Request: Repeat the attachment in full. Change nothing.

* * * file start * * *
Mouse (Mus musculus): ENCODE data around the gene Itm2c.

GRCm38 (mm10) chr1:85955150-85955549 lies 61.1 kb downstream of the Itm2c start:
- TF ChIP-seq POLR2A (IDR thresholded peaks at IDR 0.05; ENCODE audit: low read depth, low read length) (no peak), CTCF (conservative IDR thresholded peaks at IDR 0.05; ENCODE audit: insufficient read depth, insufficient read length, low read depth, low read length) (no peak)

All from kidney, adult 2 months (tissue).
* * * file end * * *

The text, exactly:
Mouse (Mus musculus): ENCODE data around the gene Itm2c.

GRCm38 (mm10) chr1:85955150-85955549 lies 61.1 kb downstream of the Itm2c start:
- TF ChIP-seq POLR2A (IDR thresholded peaks at IDR 0.05; ENCODE audit: low read depth, low read length) (no peak), CTCF (conservative IDR thresholded peaks at IDR 0.05; ENCODE audit: insufficient read depth, insufficient read length, low read depth, low read length) (no peak)

All from kidney, adult 2 months (tissue).